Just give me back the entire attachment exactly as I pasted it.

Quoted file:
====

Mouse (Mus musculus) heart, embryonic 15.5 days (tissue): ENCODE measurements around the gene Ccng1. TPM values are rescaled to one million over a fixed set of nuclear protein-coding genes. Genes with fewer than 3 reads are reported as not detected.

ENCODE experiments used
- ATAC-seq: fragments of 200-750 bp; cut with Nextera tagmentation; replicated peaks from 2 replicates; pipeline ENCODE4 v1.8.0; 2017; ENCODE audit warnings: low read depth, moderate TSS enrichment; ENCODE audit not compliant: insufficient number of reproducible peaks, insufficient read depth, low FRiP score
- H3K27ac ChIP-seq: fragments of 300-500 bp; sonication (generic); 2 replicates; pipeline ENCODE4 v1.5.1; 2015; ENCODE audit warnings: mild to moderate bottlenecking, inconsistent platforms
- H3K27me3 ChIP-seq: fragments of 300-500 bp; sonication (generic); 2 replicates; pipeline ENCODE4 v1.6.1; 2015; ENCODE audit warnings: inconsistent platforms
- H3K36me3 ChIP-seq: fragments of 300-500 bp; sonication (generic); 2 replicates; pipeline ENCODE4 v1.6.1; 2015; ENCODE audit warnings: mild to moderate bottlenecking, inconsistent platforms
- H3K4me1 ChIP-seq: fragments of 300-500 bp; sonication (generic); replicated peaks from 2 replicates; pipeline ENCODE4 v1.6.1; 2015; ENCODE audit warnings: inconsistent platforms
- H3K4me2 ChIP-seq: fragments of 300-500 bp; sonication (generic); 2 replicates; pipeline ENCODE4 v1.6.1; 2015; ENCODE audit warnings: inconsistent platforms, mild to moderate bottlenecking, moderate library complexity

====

Mouse (Mus musculus) heart, embryonic 15.5 days (tissue): ENCODE measurements around the gene Ccng1. TPM values are rescaled to one million over a fixed set of nuclear protein-coding genes. Genes with fewer than 3 reads are reported as not detected.

ENCODE experiments used
- ATAC-seq: fragments of 200-750 bp; cut with Nextera tagmentation; replicated peaks from 2 replicates; pipeline ENCODE4 v1.8.0; 2017; ENCODE audit warnings: low read depth, moderate TSS enrichment; ENCODE audit not compliant: insufficient number of reproducible peaks, insufficient read depth, low FRiP score
- H3K27ac ChIP-seq: fragments of 300-500 bp; sonication (generic); 2 replicates; pipeline ENCODE4 v1.5.1; 2015; ENCODE audit warnings: mild to moderate bottlenecking, inconsistent platforms
- H3K27me3 ChIP-seq: fragments of 300-500 bp; sonication (generic); 2 replicates; pipeline ENCODE4 v1.6.1; 2015; ENCODE audit warnings: inconsistent platforms
- H3K36me3 ChIP-seq: fragments of 300-500 bp; sonication (generic); 2 replicates; pipeline ENCODE4 v1.6.1; 2015; ENCODE audit warnings: mild to moderate bottlenecking, inconsistent platforms
- H3K4me1 ChIP-seq: fragments of 300-500 bp; sonication (generic); replicated peaks from 2 replicates; pipeline ENCODE4 v1.6.1; 2015; ENCODE audit warnings: inconsistent platforms
- H3K4me2 ChIP-seq: fragments of 300-500 bp; sonication (generic); 2 replicates; pipeline ENCODE4 v1.6.1; 2015; ENCODE audit warnings: inconsistent platforms, mild to moderate bottlenecking, moderate library complexity